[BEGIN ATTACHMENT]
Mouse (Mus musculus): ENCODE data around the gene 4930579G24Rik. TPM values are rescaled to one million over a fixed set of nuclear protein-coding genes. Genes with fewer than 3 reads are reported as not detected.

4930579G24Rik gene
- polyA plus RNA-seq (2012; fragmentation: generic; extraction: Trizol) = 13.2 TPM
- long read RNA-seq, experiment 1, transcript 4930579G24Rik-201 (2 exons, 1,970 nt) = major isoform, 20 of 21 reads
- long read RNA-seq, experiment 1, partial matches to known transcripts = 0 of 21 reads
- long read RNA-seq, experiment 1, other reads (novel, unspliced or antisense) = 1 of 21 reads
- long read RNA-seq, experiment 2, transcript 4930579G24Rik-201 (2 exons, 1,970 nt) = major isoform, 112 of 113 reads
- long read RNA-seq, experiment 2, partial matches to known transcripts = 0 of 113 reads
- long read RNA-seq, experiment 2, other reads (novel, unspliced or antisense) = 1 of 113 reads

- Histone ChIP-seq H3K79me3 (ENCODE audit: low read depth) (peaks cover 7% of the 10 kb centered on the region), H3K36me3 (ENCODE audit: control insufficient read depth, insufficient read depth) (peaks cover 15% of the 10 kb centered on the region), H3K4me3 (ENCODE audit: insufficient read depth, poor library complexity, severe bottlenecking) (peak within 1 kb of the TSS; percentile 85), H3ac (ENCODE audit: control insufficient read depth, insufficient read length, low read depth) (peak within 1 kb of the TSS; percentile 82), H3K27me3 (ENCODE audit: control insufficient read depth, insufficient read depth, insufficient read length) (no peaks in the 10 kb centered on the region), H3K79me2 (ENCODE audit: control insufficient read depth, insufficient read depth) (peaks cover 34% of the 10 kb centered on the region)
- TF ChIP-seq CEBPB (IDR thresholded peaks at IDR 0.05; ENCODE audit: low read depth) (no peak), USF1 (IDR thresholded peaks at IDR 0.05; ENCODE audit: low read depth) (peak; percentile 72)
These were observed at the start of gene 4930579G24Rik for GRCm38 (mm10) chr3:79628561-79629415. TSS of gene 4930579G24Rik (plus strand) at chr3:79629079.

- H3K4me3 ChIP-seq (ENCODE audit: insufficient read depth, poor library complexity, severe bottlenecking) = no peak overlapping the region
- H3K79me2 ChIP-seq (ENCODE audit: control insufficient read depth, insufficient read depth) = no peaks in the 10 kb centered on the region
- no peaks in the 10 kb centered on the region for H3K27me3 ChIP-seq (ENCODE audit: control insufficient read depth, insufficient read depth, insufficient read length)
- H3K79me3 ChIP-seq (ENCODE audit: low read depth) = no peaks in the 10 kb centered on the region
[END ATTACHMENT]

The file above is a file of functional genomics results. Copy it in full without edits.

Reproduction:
Mouse (Mus musculus): ENCODE data around the gene 4930579G24Rik. TPM values are rescaled to one million over a fixed set of nuclear protein-coding genes. Genes with fewer than 3 reads are reported as not detected.

4930579G24Rik gene
- polyA plus RNA-seq (2012; fragmentation: generic; extraction: Trizol) = 13.2 TPM
- long read RNA-seq, experiment 1, transcript 4930579G24Rik-201 (2 exons, 1,970 nt) = major isoform, 20 of 21 reads
- long read RNA-seq, experiment 1, partial matches to known transcripts = 0 of 21 reads
- long read RNA-seq, experiment 1, other reads (novel, unspliced or antisense) = 1 of 21 reads
- long read RNA-seq, experiment 2, transcript 4930579G24Rik-201 (2 exons, 1,970 nt) = major isoform, 112 of 113 reads
- long read RNA-seq, experiment 2, partial matches to known transcripts = 0 of 113 reads
- long read RNA-seq, experiment 2, other reads (novel, unspliced or antisense) = 1 of 113 reads

- Histone ChIP-seq H3K79me3 (ENCODE audit: low read depth) (peaks cover 7% of the 10 kb centered on the region), H3K36me3 (ENCODE audit: control insufficient read depth, insufficient read depth) (peaks cover 15% of the 10 kb centered on the region), H3K4me3 (ENCODE audit: insufficient read depth, poor library complexity, severe bottlenecking) (peak within 1 kb of the TSS; percentile 85), H3ac (ENCODE audit: control insufficient read depth, insufficient read length, low read depth) (peak within 1 kb of the TSS; percentile 82), H3K27me3 (ENCODE audit: control insufficient read depth, insufficient read depth, insufficient read length) (no peaks in the 10 kb centered on the region), H3K79me2 (ENCODE audit: control insufficient read depth, insufficient read depth) (peaks cover 34% of the 10 kb centered on the region)
- TF ChIP-seq CEBPB (IDR thresholded peaks at IDR 0.05; ENCODE audit: low read depth) (no peak), USF1 (IDR thresholded peaks at IDR 0.05; ENCODE audit: low read depth) (peak; percentile 72)
These were observed at the start of gene 4930579G24Rik for GRCm38 (mm10) chr3:79628561-79629415. TSS of gene 4930579G24Rik (plus strand) at chr3:79629079.

- H3K4me3 ChIP-seq (ENCODE audit: insufficient read depth, poor library complexity, severe bottlenecking) = no peak overlapping the region
- H3K79me2 ChIP-seq (ENCODE audit: control insufficient read depth, insufficient read depth) = no peaks in the 10 kb centered on the region
- no peaks in the 10 kb centered on the region for H3K27me3 ChIP-seq (ENCODE audit: control insufficient read depth, insufficient read depth, insufficient read length)
- H3K79me3 ChIP-seq (ENCODE audit: low read depth) = no peaks in the 10 kb centered on the region